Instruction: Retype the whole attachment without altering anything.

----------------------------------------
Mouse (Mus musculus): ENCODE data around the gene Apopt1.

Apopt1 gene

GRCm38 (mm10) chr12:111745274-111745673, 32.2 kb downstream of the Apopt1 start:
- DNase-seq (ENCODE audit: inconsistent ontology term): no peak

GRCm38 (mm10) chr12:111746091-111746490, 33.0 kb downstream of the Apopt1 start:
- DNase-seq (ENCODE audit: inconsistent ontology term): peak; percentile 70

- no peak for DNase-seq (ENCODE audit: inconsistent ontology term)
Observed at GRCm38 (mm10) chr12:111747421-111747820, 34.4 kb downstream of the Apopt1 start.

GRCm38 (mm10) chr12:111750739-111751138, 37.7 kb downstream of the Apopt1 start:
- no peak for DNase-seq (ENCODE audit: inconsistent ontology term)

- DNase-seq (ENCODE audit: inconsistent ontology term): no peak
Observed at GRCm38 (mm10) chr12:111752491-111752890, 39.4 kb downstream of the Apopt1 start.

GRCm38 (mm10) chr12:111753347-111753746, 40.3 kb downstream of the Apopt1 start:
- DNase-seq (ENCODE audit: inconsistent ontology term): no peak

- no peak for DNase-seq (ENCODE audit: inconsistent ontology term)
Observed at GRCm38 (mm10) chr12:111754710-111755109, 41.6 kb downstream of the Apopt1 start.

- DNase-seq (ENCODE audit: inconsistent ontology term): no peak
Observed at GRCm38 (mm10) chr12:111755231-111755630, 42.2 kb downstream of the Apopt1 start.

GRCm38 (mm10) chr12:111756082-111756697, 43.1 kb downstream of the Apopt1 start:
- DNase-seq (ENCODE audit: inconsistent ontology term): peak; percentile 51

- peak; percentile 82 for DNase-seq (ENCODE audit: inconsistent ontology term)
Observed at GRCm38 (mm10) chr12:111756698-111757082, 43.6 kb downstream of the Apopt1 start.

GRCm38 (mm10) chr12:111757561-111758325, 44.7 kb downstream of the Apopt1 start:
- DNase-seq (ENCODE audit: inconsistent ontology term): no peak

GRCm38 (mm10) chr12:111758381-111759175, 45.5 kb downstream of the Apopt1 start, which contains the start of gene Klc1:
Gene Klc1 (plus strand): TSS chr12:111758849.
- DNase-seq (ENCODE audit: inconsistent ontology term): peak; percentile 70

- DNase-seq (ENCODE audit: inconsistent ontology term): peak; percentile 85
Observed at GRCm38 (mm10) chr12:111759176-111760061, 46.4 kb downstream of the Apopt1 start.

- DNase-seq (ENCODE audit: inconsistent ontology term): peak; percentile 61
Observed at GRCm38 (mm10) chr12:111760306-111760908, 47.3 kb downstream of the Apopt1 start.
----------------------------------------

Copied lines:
Mouse (Mus musculus): ENCODE data around the gene Apopt1.

Apopt1 gene

GRCm38 (mm10) chr12:111745274-111745673, 32.2 kb downstream of the Apopt1 start:
- DNase-seq (ENCODE audit: inconsistent ontology term): no peak

GRCm38 (mm10) chr12:111746091-111746490, 33.0 kb downstream of the Apopt1 start:
- DNase-seq (ENCODE audit: inconsistent ontology term): peak; percentile 70

- no peak for DNase-seq (ENCODE audit: inconsistent ontology term)
Observed at GRCm38 (mm10) chr12:111747421-111747820, 34.4 kb downstream of the Apopt1 start.

GRCm38 (mm10) chr12:111750739-111751138, 37.7 kb downstream of the Apopt1 start:
- no peak for DNase-seq (ENCODE audit: inconsistent ontology term)

- DNase-seq (ENCODE audit: inconsistent ontology term): no peak
Observed at GRCm38 (mm10) chr12:111752491-111752890, 39.4 kb downstream of the Apopt1 start.

GRCm38 (mm10) chr12:111753347-111753746, 40.3 kb downstream of the Apopt1 start:
- DNase-seq (ENCODE audit: inconsistent ontology term): no peak

- no peak for DNase-seq (ENCODE audit: inconsistent ontology term)
Observed at GRCm38 (mm10) chr12:111754710-111755109, 41.6 kb downstream of the Apopt1 start.

- DNase-seq (ENCODE audit: inconsistent ontology term): no peak
Observed at GRCm38 (mm10) chr12:111755231-111755630, 42.2 kb downstream of the Apopt1 start.

GRCm38 (mm10) chr12:111756082-111756697, 43.1 kb downstream of the Apopt1 start:
- DNase-seq (ENCODE audit: inconsistent ontology term): peak; percentile 51

- peak; percentile 82 for DNase-seq (ENCODE audit: inconsistent ontology term)
Observed at GRCm38 (mm10) chr12:111756698-111757082, 43.6 kb downstream of the Apopt1 start.

GRCm38 (mm10) chr12:111757561-111758325, 44.7 kb downstream of the Apopt1 start:
- DNase-seq (ENCODE audit: inconsistent ontology term): no peak

GRCm38 (mm10) chr12:111758381-111759175, 45.5 kb downstream of the Apopt1 start, which contains the start of gene Klc1:
Gene Klc1 (plus strand): TSS chr12:111758849.
- DNase-seq (ENCODE audit: inconsistent ontology term): peak; percentile 70

- DNase-seq (ENCODE audit: inconsistent ontology term): peak; percentile 85
Observed at GRCm38 (mm10) chr12:111759176-111760061, 46.4 kb downstream of the Apopt1 start.

- DNase-seq (ENCODE audit: inconsistent ontology term): peak; percentile 61
Observed at GRCm38 (mm10) chr12:111760306-111760908, 47.3 kb downstream of the Apopt1 start.